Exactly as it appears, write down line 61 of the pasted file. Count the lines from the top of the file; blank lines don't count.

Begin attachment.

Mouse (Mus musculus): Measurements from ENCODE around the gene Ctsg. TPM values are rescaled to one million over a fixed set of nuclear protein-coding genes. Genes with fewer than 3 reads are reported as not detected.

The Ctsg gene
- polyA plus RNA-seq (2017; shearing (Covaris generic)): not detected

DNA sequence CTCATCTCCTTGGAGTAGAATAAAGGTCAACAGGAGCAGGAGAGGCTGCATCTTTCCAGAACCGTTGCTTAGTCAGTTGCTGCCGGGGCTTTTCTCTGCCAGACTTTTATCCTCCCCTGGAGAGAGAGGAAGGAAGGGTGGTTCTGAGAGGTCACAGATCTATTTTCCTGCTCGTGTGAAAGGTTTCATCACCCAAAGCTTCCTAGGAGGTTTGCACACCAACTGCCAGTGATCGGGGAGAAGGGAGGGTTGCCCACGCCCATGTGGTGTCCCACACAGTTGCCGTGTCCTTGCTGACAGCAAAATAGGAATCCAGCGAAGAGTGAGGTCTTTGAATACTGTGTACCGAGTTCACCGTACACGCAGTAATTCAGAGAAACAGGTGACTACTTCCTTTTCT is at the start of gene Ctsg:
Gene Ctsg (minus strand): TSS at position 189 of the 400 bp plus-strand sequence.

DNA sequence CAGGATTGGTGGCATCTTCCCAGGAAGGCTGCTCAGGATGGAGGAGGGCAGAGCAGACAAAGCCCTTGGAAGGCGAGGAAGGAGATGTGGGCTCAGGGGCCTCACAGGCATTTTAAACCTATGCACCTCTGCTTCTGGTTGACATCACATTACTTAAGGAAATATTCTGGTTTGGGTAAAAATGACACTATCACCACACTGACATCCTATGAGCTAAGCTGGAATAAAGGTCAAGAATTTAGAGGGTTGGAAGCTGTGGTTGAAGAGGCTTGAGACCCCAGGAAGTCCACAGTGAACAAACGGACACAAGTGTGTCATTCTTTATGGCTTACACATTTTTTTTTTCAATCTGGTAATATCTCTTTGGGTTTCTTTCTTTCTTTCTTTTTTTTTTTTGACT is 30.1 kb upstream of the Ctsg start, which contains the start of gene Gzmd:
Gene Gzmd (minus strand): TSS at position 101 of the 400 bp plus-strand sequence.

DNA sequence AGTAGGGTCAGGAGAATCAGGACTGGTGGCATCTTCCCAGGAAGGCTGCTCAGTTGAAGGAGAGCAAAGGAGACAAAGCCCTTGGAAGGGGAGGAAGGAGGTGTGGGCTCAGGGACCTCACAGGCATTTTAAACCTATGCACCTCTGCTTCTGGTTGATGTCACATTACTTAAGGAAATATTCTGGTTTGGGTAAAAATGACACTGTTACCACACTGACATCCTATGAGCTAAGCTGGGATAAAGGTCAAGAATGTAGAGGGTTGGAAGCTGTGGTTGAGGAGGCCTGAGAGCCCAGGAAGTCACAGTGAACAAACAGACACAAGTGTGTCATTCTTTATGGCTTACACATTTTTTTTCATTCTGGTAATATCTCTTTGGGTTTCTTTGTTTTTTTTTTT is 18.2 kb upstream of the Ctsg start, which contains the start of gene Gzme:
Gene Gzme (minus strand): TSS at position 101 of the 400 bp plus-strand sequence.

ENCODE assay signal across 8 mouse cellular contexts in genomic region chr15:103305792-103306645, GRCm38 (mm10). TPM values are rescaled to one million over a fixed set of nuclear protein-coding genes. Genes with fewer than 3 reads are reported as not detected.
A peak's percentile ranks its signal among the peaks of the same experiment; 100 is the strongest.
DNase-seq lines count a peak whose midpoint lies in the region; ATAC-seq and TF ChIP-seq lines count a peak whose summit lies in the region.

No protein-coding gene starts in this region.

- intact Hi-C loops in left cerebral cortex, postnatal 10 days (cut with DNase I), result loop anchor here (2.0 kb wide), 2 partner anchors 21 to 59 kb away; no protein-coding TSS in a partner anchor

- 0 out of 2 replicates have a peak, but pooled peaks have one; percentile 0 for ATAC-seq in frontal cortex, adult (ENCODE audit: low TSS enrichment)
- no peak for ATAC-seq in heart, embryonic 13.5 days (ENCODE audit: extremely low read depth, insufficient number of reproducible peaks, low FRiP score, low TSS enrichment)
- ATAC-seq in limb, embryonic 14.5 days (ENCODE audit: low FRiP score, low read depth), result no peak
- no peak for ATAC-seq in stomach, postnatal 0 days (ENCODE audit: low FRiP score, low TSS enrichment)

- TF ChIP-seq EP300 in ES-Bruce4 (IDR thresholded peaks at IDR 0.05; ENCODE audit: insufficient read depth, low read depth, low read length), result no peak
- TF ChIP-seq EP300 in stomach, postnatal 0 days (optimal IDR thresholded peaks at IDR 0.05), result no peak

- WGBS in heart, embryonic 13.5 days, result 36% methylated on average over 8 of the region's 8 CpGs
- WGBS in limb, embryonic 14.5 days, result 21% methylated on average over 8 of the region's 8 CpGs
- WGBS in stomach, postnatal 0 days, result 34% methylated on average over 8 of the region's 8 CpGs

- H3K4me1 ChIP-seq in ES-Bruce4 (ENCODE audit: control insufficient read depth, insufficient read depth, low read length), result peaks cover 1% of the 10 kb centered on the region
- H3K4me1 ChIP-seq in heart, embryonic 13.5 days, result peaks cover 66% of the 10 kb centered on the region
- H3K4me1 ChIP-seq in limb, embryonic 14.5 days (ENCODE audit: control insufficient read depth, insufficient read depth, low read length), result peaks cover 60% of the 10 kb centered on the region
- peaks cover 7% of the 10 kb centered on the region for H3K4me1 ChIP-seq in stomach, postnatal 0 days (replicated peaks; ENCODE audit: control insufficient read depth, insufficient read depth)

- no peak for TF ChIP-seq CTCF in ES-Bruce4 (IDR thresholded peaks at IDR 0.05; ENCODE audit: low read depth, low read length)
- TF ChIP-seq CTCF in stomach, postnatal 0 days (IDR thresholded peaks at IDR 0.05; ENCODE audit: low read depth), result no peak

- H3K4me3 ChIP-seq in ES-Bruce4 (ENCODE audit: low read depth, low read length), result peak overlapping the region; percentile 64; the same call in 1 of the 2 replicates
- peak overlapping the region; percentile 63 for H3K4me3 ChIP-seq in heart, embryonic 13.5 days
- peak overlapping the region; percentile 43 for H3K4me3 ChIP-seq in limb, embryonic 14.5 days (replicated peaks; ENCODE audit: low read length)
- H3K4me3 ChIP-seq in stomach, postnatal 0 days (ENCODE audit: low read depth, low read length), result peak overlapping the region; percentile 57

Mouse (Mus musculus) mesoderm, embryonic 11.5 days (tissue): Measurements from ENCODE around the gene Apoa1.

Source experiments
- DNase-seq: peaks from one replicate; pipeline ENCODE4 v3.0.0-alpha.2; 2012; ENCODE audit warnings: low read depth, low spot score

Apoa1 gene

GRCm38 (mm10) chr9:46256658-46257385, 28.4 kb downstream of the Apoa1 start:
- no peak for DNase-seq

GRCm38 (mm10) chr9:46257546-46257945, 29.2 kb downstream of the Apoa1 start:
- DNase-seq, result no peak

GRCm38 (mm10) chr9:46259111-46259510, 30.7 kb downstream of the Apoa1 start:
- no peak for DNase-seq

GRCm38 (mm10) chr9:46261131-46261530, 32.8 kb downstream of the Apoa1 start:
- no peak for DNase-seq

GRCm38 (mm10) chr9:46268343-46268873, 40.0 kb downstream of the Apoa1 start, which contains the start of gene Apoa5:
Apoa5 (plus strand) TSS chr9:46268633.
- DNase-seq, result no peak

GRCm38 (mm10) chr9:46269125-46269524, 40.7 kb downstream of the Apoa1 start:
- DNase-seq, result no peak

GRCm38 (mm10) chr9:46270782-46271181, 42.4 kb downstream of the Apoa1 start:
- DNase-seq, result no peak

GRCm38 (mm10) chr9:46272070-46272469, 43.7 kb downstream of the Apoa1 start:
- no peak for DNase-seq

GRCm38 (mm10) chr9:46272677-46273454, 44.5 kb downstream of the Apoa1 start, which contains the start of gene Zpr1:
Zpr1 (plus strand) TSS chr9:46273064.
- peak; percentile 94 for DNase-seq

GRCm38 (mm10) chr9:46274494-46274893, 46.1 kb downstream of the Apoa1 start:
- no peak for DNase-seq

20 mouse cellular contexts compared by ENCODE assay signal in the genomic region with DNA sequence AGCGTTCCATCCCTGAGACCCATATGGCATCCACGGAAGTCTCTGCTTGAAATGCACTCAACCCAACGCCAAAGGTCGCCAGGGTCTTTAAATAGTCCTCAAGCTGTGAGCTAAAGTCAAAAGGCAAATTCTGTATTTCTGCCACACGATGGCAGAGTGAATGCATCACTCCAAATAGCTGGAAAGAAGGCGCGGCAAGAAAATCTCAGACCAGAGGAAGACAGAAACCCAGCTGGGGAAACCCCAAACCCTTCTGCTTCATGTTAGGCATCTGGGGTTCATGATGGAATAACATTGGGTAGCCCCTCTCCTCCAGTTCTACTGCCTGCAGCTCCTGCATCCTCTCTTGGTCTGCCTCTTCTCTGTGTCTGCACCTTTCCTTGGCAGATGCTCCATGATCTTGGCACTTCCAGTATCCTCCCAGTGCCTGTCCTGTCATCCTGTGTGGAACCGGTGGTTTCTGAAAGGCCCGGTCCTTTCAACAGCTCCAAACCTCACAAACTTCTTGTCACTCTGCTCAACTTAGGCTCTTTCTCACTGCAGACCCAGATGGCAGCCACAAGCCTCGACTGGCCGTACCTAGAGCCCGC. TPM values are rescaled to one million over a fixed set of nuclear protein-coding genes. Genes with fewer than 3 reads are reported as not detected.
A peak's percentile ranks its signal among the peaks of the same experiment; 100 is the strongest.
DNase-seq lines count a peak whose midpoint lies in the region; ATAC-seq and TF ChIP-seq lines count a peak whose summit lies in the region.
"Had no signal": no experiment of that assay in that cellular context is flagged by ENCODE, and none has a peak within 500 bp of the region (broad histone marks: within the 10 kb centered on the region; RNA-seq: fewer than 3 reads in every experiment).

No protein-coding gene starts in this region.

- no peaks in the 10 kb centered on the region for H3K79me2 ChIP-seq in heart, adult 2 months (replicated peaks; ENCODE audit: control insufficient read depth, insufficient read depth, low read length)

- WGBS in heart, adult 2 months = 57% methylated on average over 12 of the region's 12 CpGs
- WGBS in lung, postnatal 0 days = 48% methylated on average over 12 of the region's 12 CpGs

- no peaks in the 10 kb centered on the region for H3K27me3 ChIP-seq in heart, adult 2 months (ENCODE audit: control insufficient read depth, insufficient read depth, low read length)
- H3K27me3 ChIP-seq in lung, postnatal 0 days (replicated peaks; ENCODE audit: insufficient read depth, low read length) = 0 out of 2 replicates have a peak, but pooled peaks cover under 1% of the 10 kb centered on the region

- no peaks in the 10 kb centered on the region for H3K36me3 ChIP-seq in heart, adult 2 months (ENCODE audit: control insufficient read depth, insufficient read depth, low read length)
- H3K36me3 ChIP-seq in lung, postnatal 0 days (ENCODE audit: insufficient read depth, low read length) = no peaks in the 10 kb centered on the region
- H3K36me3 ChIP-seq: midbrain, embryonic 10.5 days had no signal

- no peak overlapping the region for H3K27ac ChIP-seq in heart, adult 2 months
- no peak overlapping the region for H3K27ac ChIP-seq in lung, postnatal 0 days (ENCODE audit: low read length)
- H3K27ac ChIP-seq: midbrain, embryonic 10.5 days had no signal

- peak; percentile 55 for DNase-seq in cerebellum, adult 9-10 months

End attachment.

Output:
A peak's percentile ranks its signal among the peaks of the same experiment; 100 is the strongest.